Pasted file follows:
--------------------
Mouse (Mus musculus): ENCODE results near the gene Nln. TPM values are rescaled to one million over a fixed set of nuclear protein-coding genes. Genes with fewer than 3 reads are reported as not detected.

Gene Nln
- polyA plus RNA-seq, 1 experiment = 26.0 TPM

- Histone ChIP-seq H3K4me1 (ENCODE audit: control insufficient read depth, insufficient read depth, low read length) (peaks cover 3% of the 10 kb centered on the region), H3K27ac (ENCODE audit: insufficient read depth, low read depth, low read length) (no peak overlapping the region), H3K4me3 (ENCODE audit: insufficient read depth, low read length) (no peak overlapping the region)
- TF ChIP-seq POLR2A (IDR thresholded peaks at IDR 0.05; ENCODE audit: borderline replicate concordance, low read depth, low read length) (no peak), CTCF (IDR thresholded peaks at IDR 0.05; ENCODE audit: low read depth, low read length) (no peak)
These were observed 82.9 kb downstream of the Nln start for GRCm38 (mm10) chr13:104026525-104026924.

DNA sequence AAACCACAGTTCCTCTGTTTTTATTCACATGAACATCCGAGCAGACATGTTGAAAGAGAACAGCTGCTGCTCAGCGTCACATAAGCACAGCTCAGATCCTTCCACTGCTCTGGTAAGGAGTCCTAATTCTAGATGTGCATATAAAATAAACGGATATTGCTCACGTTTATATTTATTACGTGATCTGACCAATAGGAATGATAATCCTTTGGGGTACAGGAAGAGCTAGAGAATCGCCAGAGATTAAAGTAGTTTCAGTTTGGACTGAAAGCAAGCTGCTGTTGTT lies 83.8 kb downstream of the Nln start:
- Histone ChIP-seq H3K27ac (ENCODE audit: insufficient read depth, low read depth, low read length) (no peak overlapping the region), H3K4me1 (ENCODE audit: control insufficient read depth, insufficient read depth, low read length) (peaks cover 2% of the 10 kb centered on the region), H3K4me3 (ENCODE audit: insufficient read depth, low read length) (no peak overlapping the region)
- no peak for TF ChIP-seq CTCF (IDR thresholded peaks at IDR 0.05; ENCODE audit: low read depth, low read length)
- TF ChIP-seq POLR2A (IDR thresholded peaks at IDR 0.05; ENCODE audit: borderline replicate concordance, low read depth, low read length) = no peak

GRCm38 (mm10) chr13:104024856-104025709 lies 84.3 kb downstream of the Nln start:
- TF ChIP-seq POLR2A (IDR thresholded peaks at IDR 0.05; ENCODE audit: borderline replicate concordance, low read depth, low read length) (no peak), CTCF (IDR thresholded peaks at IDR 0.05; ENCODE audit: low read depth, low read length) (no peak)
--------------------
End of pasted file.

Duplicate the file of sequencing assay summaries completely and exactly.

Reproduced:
Mouse (Mus musculus): ENCODE results near the gene Nln. TPM values are rescaled to one million over a fixed set of nuclear protein-coding genes. Genes with fewer than 3 reads are reported as not detected.

Gene Nln
- polyA plus RNA-seq, 1 experiment = 26.0 TPM

- Histone ChIP-seq H3K4me1 (ENCODE audit: control insufficient read depth, insufficient read depth, low read length) (peaks cover 3% of the 10 kb centered on the region), H3K27ac (ENCODE audit: insufficient read depth, low read depth, low read length) (no peak overlapping the region), H3K4me3 (ENCODE audit: insufficient read depth, low read length) (no peak overlapping the region)
- TF ChIP-seq POLR2A (IDR thresholded peaks at IDR 0.05; ENCODE audit: borderline replicate concordance, low read depth, low read length) (no peak), CTCF (IDR thresholded peaks at IDR 0.05; ENCODE audit: low read depth, low read length) (no peak)
These were observed 82.9 kb downstream of the Nln start for GRCm38 (mm10) chr13:104026525-104026924.

DNA sequence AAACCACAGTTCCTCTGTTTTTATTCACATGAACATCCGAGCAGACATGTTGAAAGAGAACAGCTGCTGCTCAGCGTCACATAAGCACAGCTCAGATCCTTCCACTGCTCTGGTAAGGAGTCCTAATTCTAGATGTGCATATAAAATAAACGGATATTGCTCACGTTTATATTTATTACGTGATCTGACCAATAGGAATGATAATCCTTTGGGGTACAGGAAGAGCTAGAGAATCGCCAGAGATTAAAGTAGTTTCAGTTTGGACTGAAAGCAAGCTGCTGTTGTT lies 83.8 kb downstream of the Nln start:
- Histone ChIP-seq H3K27ac (ENCODE audit: insufficient read depth, low read depth, low read length) (no peak overlapping the region), H3K4me1 (ENCODE audit: control insufficient read depth, insufficient read depth, low read length) (peaks cover 2% of the 10 kb centered on the region), H3K4me3 (ENCODE audit: insufficient read depth, low read length) (no peak overlapping the region)
- no peak for TF ChIP-seq CTCF (IDR thresholded peaks at IDR 0.05; ENCODE audit: low read depth, low read length)
- TF ChIP-seq POLR2A (IDR thresholded peaks at IDR 0.05; ENCODE audit: borderline replicate concordance, low read depth, low read length) = no peak

GRCm38 (mm10) chr13:104024856-104025709 lies 84.3 kb downstream of the Nln start:
- TF ChIP-seq POLR2A (IDR thresholded peaks at IDR 0.05; ENCODE audit: borderline replicate concordance, low read depth, low read length) (no peak), CTCF (IDR thresholded peaks at IDR 0.05; ENCODE audit: low read depth, low read length) (no peak)